As part of the Connect2Culture Art & Environment programme, the Department of Cultural Exchange at the Asia-Europe Foundation commissioned a research to investigate good practices connecting the arts to initiatives tackling environmental sustainability issues in a number of Asian countries. Titled Linking the Arts to Environment and Sustainable Development, the research project documented case studies that can not only provide inspiration for networking and collaboration between Asia and Europe but also aid policy making and planning.
The projects researched ranged from creative interventions, public art initiatives, networks, seminars, training, research and documentation projects. ASEF was particularly interested in examples that went beyond merely employing the arts as tools for information dissemination and sought initiatives that envisaged art as a catalyst to stimulate discussion and foster change by posing pertinent questions.
The research highlighted initiatives from:
Environmental conservation and sustainable development are among the key challenges faced by countries and communities across the world. Since the United Nations Conference on Environment and Development (also known as the Earth Summit) in Rio de Janeiro in 1992, civil society stakeholders have become increasingly active, alongside governments, in the global dialogue on environmental issues. More recently, the culture sector has begun to explore and engage with pressing issues of environmental sustainability.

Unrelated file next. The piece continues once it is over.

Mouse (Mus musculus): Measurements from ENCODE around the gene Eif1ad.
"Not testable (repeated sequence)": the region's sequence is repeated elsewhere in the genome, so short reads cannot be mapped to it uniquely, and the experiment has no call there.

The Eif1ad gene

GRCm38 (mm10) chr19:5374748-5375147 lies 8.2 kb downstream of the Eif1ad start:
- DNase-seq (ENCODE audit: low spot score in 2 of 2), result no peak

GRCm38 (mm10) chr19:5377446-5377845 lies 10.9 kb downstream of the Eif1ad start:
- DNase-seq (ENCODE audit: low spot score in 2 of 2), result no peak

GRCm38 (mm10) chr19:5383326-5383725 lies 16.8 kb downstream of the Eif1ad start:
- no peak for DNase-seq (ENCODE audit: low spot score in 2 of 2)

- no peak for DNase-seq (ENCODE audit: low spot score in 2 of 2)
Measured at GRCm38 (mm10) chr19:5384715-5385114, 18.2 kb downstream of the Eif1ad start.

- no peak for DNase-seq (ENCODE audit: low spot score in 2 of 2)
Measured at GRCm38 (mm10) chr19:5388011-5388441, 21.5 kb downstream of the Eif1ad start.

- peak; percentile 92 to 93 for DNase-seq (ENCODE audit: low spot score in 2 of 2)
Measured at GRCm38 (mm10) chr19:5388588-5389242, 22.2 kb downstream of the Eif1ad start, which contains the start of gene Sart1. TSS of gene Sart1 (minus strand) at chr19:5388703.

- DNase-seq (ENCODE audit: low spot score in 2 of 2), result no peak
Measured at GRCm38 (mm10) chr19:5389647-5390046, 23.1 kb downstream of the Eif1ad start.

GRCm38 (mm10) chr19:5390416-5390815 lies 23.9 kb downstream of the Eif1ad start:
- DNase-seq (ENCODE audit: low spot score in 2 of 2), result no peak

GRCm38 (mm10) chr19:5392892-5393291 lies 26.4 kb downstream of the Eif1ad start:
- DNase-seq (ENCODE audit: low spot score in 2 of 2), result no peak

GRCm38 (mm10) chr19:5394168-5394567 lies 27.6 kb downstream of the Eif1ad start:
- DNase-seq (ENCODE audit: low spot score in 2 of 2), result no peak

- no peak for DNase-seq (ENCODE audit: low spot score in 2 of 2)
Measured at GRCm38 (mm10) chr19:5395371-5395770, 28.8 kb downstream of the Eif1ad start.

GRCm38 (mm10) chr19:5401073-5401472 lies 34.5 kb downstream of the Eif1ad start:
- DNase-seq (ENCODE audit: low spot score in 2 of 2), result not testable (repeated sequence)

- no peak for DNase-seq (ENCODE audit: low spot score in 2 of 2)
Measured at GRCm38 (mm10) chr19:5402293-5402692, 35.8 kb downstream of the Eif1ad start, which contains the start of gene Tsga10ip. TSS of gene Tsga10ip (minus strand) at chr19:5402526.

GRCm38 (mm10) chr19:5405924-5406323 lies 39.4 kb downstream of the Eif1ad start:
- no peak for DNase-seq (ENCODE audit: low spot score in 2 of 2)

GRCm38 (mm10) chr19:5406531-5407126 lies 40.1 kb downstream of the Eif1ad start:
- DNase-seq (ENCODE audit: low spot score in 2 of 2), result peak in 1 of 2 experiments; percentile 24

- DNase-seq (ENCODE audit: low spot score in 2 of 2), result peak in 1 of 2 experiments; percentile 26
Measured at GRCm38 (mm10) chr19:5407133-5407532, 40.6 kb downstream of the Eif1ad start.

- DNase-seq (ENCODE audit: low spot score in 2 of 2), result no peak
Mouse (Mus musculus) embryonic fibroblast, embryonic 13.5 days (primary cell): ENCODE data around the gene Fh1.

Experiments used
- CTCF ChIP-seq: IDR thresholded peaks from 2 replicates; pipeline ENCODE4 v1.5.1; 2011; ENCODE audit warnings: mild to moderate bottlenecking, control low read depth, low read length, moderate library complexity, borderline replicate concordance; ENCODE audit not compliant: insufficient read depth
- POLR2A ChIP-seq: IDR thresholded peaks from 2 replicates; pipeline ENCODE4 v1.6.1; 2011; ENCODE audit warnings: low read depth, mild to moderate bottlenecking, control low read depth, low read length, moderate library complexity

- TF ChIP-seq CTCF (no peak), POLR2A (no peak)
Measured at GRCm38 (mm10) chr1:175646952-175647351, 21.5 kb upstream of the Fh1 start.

In this global context, local researchers examined initiatives by the cultural sector as well as by civil society organisations working on environmental issues. These investigations were conducted in two phases. The first phase consisted of a broad study which mapped initiatives within a country while the second phase delved deeper into selected initiatives. The researchers interviewed leaders of these initiatives in order to explore the issues and themes further. The case studies took into consideration elements such as the sustainability of the projects as well as the importance of audience development.
Director Marc Schmitz of the Land Art Biennial in Mongolia stated about their initiative: “It was about a new understanding of environment, face nature as alive, and discussions about art as well.” The role of art in questioning our relationship with the environment and the sustainability of our lifestyles will only increase in the coming years and as such these case studies provide interesting models that transcend national boundaries.
You can download this ASEF-commissioned research here.
You can also find highlights of the research on culture360.org:
- Between art and environment: a Thailand Case Study
- Between art and environment: a Mongolian case study
- Between art and environment: an Indian case study
- Between art and environment: a Malaysian case study
- Between art and environment: a Singapore case study
This research was part of the Connect2Culture Art and Environment Programme and was commissioned in conjunction with the dossier: Arts. Environment. Sustainability. How can Culture Make a Difference?.